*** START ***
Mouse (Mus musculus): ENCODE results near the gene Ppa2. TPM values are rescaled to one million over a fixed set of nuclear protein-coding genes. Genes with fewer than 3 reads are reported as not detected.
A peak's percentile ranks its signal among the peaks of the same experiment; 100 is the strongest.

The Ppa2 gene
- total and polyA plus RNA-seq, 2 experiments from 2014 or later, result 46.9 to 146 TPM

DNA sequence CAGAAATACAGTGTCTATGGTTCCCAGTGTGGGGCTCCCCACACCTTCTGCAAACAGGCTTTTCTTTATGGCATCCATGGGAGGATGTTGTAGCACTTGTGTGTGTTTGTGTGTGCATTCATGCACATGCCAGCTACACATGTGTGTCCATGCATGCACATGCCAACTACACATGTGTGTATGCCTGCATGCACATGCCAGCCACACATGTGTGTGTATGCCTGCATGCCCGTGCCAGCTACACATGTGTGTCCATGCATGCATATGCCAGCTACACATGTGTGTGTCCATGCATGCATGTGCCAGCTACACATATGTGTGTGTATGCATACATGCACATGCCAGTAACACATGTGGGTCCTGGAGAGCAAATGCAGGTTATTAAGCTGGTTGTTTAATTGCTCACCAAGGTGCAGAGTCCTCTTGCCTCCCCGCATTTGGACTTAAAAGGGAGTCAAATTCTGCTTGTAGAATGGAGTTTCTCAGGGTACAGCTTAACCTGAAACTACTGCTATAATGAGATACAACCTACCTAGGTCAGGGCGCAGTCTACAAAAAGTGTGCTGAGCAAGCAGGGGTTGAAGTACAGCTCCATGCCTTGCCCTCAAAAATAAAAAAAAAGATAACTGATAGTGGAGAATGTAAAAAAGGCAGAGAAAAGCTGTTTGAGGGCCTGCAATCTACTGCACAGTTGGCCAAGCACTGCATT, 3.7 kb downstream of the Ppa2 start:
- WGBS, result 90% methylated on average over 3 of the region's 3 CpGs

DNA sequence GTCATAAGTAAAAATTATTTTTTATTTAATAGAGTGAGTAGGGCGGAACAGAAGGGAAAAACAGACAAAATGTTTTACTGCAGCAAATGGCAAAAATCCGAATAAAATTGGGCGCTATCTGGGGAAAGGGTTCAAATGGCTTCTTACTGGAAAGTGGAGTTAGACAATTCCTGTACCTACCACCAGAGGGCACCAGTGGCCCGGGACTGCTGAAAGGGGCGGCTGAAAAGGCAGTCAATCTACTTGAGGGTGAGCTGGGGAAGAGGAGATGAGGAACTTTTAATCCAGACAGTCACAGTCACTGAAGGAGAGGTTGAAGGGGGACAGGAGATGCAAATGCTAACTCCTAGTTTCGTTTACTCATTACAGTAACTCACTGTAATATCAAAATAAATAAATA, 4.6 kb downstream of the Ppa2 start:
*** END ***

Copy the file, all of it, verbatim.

Mouse (Mus musculus): ENCODE results near the gene Ppa2. TPM values are rescaled to one million over a fixed set of nuclear protein-coding genes. Genes with fewer than 3 reads are reported as not detected.
A peak's percentile ranks its signal among the peaks of the same experiment; 100 is the strongest.

The Ppa2 gene
- total and polyA plus RNA-seq, 2 experiments from 2014 or later, result 46.9 to 146 TPM

DNA sequence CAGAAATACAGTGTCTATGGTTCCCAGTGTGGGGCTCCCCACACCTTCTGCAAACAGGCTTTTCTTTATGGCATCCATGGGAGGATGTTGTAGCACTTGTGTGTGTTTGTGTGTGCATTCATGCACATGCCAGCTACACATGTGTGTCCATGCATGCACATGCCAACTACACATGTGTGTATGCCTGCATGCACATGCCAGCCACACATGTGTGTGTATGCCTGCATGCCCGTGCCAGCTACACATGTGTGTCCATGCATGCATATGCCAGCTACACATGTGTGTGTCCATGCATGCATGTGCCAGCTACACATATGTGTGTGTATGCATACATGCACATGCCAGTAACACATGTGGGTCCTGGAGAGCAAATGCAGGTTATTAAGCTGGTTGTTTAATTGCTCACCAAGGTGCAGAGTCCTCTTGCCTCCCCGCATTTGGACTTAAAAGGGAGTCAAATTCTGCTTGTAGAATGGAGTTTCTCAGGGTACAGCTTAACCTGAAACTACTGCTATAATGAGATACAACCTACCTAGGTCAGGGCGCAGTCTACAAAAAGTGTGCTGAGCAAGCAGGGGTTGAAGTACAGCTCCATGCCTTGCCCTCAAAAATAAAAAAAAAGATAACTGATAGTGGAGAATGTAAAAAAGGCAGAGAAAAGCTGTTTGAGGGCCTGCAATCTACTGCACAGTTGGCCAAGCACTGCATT, 3.7 kb downstream of the Ppa2 start:
- WGBS, result 90% methylated on average over 3 of the region's 3 CpGs

DNA sequence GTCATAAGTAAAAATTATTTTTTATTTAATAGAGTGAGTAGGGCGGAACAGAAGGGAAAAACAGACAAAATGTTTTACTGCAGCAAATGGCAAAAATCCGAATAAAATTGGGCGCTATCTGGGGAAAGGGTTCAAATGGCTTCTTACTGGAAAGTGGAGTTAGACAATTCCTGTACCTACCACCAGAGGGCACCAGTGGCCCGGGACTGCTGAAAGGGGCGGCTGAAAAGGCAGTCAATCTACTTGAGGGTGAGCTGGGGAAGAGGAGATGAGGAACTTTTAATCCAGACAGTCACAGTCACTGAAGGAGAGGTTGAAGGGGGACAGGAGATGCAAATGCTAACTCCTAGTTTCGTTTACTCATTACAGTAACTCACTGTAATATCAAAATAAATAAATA, 4.6 kb downstream of the Ppa2 start: